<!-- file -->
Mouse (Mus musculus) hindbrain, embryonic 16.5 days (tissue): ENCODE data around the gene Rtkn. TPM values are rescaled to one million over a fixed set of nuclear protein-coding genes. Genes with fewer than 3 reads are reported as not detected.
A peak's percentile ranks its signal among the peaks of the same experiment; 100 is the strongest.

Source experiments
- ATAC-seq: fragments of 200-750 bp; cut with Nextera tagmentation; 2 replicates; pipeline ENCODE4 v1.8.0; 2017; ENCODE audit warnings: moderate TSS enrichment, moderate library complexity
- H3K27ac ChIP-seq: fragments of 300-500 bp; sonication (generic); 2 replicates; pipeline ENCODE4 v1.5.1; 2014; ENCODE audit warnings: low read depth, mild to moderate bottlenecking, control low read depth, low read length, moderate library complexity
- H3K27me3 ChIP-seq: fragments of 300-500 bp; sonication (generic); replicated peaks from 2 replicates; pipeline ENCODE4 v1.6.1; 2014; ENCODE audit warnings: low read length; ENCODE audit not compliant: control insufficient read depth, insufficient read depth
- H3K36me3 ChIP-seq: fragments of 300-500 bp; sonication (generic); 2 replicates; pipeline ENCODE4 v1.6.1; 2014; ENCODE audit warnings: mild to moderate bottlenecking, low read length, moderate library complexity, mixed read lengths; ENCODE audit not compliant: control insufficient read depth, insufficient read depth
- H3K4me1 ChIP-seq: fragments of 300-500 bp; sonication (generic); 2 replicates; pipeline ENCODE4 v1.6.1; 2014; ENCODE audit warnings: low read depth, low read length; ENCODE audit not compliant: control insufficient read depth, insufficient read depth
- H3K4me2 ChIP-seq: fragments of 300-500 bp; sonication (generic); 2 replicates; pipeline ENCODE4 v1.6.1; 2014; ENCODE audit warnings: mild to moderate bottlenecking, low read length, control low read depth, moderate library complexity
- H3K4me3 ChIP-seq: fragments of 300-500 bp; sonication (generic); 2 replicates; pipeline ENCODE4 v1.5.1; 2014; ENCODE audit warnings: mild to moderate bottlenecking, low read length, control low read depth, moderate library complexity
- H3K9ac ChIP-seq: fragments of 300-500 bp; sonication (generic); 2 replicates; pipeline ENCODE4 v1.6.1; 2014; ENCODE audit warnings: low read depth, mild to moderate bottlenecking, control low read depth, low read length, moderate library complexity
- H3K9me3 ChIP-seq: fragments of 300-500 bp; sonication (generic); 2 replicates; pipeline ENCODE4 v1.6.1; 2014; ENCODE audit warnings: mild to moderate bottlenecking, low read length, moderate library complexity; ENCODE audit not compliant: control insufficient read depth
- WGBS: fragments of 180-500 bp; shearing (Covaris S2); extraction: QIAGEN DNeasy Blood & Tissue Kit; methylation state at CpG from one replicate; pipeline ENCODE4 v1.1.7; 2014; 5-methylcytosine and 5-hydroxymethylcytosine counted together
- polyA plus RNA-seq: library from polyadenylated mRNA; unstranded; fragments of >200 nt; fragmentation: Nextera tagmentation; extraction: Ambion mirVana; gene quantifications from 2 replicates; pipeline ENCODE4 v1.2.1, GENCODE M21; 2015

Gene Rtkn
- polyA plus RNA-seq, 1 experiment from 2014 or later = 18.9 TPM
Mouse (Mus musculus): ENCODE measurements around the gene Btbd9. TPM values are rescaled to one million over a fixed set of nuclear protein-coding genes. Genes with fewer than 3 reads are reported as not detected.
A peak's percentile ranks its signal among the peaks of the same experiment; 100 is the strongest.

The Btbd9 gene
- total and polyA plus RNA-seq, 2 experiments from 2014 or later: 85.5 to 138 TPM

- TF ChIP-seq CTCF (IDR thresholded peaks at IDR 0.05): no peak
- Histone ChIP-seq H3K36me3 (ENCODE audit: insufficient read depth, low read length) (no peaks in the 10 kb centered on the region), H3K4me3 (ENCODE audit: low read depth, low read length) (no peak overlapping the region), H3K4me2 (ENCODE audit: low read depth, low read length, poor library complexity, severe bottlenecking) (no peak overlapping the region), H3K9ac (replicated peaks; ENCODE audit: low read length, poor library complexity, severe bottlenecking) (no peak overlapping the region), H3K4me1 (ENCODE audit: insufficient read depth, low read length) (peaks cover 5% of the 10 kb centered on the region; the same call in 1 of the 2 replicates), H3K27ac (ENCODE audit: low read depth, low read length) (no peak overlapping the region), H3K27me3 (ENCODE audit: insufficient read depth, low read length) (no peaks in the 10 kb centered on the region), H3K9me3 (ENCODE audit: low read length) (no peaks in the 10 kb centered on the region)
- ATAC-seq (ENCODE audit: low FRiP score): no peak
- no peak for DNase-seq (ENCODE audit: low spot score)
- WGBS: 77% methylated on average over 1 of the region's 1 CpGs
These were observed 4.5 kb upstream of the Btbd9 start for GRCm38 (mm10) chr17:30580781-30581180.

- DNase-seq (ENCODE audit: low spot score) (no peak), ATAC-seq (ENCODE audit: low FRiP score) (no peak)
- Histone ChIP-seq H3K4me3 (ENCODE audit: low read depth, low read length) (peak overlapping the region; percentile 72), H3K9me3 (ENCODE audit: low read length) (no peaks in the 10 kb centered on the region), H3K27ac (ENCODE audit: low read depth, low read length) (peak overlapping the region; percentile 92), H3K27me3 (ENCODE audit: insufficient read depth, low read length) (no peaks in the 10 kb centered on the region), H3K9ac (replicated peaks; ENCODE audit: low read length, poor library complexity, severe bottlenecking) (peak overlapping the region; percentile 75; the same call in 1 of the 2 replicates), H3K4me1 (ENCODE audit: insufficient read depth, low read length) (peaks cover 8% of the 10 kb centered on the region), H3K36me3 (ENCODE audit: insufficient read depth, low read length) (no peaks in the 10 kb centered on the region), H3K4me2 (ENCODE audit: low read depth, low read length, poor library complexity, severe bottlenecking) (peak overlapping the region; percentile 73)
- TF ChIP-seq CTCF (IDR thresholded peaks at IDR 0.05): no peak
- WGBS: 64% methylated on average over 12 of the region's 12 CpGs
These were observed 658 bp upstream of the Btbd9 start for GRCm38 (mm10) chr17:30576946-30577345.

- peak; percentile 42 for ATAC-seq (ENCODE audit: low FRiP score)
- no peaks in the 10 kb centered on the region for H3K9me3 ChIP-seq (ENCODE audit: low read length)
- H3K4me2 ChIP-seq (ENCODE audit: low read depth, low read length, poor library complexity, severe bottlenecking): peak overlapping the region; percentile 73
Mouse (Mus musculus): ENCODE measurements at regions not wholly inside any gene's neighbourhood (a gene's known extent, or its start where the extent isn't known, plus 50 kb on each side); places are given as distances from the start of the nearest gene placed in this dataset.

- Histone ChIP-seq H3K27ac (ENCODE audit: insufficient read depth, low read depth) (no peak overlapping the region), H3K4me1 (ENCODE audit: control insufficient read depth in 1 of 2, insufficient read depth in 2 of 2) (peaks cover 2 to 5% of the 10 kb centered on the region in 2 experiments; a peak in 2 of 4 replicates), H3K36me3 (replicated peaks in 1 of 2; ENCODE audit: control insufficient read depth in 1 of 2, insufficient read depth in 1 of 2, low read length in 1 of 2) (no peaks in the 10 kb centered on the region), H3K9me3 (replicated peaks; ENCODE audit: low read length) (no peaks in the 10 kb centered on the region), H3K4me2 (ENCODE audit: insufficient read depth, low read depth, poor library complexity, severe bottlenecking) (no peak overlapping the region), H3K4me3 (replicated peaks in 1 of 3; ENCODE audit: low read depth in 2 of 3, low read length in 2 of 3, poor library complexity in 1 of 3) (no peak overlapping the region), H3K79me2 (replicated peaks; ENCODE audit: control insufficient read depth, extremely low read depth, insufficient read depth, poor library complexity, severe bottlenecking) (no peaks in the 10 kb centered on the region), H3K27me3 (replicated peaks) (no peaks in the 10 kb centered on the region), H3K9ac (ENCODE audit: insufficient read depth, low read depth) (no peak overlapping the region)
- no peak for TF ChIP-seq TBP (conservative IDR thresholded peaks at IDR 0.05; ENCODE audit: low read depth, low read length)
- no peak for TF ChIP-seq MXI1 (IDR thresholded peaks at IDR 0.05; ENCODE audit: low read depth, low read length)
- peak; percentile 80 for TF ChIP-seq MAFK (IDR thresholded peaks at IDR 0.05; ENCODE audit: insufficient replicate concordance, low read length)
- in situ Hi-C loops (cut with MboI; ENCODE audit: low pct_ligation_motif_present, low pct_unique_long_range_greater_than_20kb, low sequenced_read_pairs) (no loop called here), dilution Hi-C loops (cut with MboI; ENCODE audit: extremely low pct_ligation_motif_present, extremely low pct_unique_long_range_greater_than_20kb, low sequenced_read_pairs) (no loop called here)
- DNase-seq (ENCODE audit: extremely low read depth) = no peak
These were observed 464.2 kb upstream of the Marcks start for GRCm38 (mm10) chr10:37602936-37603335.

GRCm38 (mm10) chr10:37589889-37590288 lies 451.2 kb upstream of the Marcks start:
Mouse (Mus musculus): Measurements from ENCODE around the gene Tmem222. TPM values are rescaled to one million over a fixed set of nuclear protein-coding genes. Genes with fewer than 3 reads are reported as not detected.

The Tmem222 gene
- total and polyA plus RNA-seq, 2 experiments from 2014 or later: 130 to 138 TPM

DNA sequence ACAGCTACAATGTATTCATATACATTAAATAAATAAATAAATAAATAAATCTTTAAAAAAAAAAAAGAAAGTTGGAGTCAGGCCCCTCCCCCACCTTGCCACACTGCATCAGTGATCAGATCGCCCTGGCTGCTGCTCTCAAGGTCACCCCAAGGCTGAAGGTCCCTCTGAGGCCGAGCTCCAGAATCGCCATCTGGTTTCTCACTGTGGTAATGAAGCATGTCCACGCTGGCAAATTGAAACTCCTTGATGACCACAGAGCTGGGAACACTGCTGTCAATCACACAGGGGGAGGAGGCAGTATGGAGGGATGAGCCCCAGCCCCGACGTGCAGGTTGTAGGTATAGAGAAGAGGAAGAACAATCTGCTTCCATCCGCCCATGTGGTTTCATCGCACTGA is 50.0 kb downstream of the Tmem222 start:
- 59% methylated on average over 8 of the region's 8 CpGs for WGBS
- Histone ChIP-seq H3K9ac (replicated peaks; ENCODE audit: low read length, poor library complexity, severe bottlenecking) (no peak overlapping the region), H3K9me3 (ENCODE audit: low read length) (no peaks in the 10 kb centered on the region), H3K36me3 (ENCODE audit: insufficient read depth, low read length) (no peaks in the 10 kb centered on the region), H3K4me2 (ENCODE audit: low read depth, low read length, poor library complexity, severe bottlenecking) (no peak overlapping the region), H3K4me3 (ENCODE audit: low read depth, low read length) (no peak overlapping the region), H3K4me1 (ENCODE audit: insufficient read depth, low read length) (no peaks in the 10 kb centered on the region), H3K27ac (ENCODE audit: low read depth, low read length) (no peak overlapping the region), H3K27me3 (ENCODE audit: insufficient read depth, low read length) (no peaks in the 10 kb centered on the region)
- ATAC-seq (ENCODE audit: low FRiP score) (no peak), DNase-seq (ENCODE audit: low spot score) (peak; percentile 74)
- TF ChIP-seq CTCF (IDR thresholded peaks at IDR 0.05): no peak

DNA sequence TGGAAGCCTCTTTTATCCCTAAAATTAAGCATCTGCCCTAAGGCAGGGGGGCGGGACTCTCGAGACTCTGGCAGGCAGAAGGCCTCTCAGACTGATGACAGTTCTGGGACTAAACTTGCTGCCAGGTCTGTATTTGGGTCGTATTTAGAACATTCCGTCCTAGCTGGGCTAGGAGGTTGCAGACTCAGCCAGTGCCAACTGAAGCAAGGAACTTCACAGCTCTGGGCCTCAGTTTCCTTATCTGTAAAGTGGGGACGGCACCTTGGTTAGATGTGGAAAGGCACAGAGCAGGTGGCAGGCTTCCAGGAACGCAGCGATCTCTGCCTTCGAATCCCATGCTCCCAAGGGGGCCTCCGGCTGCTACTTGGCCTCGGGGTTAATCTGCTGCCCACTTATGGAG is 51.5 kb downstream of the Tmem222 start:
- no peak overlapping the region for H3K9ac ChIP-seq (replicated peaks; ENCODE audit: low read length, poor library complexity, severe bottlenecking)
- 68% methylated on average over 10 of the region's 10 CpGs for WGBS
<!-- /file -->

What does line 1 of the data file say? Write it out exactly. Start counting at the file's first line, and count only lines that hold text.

Mouse (Mus musculus) hindbrain, embryonic 16.5 days (tissue): ENCODE data around the gene Rtkn. TPM values are rescaled to one million over a fixed set of nuclear protein-coding genes. Genes with fewer than 3 reads are reported as not detected.